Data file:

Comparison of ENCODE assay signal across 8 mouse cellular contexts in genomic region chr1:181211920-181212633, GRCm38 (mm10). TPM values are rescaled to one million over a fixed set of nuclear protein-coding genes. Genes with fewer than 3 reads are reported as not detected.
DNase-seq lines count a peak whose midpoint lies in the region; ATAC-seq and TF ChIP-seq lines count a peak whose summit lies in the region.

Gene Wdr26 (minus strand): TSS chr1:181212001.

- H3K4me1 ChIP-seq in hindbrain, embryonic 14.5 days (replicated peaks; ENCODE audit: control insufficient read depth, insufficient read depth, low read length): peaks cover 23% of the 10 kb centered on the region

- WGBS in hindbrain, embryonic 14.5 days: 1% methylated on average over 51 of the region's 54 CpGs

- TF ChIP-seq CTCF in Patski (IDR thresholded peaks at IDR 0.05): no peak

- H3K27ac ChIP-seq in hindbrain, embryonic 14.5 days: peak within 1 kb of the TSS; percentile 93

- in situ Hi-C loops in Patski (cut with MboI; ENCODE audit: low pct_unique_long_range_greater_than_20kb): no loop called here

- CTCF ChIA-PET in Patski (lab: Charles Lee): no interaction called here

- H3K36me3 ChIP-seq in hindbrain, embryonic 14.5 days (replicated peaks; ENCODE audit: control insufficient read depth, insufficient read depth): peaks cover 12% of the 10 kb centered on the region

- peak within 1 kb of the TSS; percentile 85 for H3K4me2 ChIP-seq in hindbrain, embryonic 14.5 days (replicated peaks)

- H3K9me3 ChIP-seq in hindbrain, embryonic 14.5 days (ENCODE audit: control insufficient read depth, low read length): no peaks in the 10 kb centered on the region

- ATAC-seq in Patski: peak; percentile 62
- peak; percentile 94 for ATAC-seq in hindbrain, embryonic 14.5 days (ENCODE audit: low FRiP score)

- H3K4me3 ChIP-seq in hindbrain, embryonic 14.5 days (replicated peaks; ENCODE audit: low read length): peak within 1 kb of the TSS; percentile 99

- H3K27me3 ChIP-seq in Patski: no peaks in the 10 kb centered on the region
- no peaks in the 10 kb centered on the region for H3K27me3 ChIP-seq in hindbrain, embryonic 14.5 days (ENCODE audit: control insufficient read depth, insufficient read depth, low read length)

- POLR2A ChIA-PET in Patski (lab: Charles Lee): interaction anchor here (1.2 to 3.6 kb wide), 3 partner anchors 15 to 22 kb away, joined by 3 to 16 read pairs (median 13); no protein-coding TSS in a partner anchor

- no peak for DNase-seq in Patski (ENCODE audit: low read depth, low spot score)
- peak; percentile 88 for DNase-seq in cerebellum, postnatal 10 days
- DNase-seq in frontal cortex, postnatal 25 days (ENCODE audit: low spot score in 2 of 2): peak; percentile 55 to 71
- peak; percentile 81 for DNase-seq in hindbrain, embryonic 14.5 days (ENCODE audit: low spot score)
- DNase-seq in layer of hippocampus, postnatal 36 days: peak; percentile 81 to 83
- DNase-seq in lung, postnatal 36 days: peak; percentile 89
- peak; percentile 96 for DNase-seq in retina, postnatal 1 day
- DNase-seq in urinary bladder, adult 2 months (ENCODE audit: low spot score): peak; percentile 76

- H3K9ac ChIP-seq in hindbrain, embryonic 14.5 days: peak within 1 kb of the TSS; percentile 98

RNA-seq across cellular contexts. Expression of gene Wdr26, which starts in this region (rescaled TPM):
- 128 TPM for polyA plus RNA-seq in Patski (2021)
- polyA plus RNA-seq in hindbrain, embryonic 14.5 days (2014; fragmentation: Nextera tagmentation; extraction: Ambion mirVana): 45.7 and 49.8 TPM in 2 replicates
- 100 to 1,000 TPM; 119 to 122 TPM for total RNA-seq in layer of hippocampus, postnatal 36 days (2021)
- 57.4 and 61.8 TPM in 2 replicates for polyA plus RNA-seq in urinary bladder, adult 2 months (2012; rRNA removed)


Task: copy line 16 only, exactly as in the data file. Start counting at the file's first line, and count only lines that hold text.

- H3K27me3 ChIP-seq in Patski: no peaks in the 10 kb centered on the region